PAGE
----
The Georgia Bulldogs are (deservedly) getting a lot of attention as the favorites to win the SEC East in 2017, thanks to several returning stars and a favorable schedule.
However, while the Bulldogs and Florida Gators are likely to battle for the division championship, neither of those squads will have the SEC East’s best offense.
That honor will be held by the Missouri Tigers, who had the 13th-best offense in the nation in 2016 (501 yards per game) and have their own group of star players returning to Faurot Field.
Of course, the question will be whether Mizzou can put up enough offense in tough games against Florida, Georgia, South Carolina, Auburn and other top foes to be competitive in the division. Even if they don’t, though, and even if they are struggling to qualify for a bowl game, the offense will put up yards and points aplenty.
Here’s a position-by-position look at why the Tigers’ offensive unit will end the 2017 season as the best of the best in the SEC East:
Drew Lock is, based on 2016 statistics, the top returning passer from the SEC East. Last fall, he threw for 3,399 yards and 23 touchdowns to go with only 10 interceptions.
Even though he played in one fewer game than Georgia’s Jacob Eason, he still outperformed the talented freshman by nearly 1,000 yards and seven touchdowns.
South Carolina QB Jake Bentley’s completion percentage was better in his limited action as a freshman, but he took a whopping 24 sacks in seven games.
Mizzou’s fast-paced offense based on quick throws and deep shots definitely helps Lock put up big numbers, but he has the talent to succeed in any system and will likely end the 2017 season with the best statistics of any SEC East quarterback.
The Tigers don’t have the best backfield in the East — that honor goes to Georgia with Nick Chubb and Sony Michel.
Florida has Jordan Scarlett, Mark Thompson and Lamical Perine; Vanderbilt has Ralph Webb; and Kentucky has Benny Snell.
Still, Mizzou’s tandem of Damarea Crockett and Ish Witter (with Nate Strong serving as a capable third wheel) can run with the best of them.
Crockett put up 1,062 yards and 10 touchdowns as a freshman in 2016 even though he didn’t fully learn the offense until midway through the season and was suspended for the Tigers’ finale against Arkansas.
If he can take a step forward as a sophomore, Mizzou will have a rushing attack that will perfectly complement its high-flying passing game.
J’Mon Moore caught 62 passes and put up 1,012 yards and eight touchdowns last season and is the conference’s leading returning receiver in terms of yardage.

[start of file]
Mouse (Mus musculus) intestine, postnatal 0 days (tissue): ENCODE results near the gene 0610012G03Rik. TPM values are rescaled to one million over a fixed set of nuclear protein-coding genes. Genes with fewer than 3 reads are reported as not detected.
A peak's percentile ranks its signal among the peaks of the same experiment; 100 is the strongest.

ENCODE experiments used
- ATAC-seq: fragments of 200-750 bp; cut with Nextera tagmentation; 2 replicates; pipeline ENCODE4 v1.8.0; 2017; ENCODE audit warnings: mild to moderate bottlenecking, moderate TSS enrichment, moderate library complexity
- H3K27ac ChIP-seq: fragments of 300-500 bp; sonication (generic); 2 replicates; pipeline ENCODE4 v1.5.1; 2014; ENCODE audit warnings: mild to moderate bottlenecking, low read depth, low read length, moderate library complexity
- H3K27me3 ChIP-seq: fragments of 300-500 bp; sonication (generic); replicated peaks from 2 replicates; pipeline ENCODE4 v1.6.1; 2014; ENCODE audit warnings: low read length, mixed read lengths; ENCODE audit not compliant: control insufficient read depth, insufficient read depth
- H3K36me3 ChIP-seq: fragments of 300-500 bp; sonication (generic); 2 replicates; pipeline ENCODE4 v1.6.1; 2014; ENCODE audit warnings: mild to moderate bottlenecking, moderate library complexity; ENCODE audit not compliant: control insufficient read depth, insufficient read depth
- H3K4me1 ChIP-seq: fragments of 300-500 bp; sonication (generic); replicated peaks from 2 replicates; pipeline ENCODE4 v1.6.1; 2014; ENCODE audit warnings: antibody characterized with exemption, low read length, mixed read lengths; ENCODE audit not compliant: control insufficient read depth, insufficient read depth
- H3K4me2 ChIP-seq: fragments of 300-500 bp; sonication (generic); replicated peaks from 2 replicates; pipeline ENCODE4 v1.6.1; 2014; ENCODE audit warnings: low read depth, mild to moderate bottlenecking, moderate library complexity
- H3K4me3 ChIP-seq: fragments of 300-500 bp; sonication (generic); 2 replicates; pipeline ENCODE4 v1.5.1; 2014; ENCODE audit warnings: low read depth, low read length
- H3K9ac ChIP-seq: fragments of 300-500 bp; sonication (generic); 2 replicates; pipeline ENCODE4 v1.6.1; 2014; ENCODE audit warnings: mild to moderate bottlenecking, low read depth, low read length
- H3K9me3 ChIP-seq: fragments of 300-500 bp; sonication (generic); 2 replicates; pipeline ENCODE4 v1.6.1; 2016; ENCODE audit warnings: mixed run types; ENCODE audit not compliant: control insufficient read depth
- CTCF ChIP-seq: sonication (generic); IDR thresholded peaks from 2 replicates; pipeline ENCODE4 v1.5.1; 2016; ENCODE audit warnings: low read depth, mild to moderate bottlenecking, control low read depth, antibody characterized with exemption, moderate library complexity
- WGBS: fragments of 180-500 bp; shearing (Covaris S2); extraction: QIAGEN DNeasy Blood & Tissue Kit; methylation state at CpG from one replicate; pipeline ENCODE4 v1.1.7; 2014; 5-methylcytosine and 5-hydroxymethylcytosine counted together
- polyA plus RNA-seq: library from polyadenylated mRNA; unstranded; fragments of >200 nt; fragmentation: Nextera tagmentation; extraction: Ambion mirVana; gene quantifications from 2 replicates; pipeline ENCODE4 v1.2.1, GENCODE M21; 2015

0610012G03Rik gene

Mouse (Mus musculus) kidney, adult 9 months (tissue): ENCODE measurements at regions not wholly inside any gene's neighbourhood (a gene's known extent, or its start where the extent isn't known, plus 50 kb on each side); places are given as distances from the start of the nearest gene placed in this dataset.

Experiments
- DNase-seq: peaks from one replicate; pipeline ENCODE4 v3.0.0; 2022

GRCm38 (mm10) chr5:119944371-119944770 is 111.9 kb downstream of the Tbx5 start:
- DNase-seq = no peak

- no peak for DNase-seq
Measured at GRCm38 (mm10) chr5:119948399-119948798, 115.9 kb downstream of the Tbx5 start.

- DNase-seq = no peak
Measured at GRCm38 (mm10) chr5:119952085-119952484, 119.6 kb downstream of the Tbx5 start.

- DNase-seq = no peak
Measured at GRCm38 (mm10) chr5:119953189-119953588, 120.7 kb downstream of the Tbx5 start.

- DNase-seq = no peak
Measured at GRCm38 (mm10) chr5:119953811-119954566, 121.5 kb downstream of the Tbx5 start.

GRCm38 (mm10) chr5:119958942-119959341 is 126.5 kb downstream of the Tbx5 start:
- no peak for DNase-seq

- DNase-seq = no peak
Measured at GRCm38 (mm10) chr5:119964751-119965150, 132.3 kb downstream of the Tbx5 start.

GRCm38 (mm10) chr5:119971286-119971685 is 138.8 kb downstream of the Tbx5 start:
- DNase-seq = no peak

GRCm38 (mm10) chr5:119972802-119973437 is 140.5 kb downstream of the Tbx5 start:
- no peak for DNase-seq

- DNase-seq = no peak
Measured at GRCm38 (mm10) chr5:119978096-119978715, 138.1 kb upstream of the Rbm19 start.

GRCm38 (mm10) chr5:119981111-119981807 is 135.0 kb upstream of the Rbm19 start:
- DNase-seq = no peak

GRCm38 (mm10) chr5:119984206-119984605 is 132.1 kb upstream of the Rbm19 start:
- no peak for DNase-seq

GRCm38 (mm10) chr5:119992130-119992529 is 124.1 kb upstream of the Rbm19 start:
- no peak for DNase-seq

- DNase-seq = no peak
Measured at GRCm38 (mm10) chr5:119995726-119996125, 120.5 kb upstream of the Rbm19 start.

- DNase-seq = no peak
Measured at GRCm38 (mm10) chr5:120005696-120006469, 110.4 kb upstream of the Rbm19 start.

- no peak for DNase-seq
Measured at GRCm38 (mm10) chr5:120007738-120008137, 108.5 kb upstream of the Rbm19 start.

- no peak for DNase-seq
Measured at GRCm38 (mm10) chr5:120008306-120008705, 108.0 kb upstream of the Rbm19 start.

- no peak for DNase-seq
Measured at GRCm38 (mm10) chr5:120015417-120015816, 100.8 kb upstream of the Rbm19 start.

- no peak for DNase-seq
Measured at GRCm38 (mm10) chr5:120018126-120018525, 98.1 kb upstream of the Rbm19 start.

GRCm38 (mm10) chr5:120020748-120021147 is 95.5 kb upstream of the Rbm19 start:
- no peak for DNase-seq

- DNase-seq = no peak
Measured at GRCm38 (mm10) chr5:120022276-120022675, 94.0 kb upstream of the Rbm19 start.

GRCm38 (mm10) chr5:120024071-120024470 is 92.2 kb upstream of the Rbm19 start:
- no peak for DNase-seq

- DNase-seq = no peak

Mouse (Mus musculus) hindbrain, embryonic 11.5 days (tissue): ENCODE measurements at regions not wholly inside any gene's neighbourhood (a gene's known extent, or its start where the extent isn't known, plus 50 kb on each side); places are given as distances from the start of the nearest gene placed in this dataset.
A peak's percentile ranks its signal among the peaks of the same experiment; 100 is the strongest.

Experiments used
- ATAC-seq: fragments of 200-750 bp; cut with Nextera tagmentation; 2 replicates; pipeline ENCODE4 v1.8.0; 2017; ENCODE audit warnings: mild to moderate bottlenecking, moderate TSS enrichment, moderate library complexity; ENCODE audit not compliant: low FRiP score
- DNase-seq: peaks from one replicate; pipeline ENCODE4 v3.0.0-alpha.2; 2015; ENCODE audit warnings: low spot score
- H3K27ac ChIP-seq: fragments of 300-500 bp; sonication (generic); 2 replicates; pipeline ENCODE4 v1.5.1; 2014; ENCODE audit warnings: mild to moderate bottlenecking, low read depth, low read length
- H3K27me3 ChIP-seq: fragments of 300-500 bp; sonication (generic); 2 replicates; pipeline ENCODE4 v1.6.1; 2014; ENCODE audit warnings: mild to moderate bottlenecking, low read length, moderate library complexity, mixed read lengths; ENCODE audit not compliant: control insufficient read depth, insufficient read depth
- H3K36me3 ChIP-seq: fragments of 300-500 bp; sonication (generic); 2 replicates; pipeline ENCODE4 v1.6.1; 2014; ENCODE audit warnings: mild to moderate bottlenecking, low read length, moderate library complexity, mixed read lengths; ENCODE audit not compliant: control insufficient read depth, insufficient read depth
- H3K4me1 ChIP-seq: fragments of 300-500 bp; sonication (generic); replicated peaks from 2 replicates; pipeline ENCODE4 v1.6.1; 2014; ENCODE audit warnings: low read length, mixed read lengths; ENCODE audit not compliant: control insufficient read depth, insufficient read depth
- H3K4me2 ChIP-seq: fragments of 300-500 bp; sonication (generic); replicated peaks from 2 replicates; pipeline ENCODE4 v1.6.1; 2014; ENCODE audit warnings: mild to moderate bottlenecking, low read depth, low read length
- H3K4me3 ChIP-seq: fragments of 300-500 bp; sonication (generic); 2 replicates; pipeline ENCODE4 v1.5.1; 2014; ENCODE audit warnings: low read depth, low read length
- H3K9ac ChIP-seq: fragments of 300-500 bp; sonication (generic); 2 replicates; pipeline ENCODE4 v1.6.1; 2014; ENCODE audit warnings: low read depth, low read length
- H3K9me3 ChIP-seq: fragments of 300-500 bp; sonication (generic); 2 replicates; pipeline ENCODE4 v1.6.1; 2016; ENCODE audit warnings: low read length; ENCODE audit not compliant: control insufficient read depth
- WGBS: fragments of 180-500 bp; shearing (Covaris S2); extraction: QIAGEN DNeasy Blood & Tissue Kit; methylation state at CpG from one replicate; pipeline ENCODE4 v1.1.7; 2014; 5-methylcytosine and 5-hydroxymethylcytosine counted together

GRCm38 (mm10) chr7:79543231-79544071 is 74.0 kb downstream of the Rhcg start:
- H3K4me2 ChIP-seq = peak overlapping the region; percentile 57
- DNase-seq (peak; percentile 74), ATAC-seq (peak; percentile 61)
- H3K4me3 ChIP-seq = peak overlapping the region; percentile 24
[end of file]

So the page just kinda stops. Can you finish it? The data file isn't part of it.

Meanwhile, Dimetrios Mason had 47 catches for 587 yards in an impressive freshman season.
From there, the Tigers need to develop some additional threats, and it would be nice to see massive 6-6, 260-pound TE Kendall Blanton provide more production this fall, but the pieces are there to rival any SEC East squad’s receiving corps.
Having Emanuel Hall healthy on the outside and Blanton providing a big red-zone target will be two keys for Lock and the Tigers, who need to take another step forward in order to battle their way back to bowl eligibility.
Entering the 2016 season, the offensive line was one of Mizzou’s biggest question marks. However, aided by first-year offensive coordinator Josh Heupel’s fast-paced system, the Tigers’ line was one of the most improved units in the country.
As mentioned above, while Bentley was getting sacked 24 times in seven games, Lock was only dropped 13 times in 12 games. Some of that was because of the aforementioned high-flying system, but the Tigers’ running backs also averaged 205.1 rushing yards per game behind the improved line.
The best news for Mizzou is that every significant contributor to the line will return this fall — including LT Tyler Howell, LG Kevin Pendleton and RT Paul Adams, all of whom started all 12 games. Then there are Alec Abeln, Jonah Dubinski, Samson Bailey and Adam Ploudre, who all played a significant amount.
Add in young players who are ready to contribute and JUCO transfer Yasir Durant, and Tigers’ offensive line could be even better in 2017 than it was last year.
Meanwhile, other schools have question marks — most notably at Georgia and South Carolina, both of which allowed their quarterbacks to get hit far too often in 2016.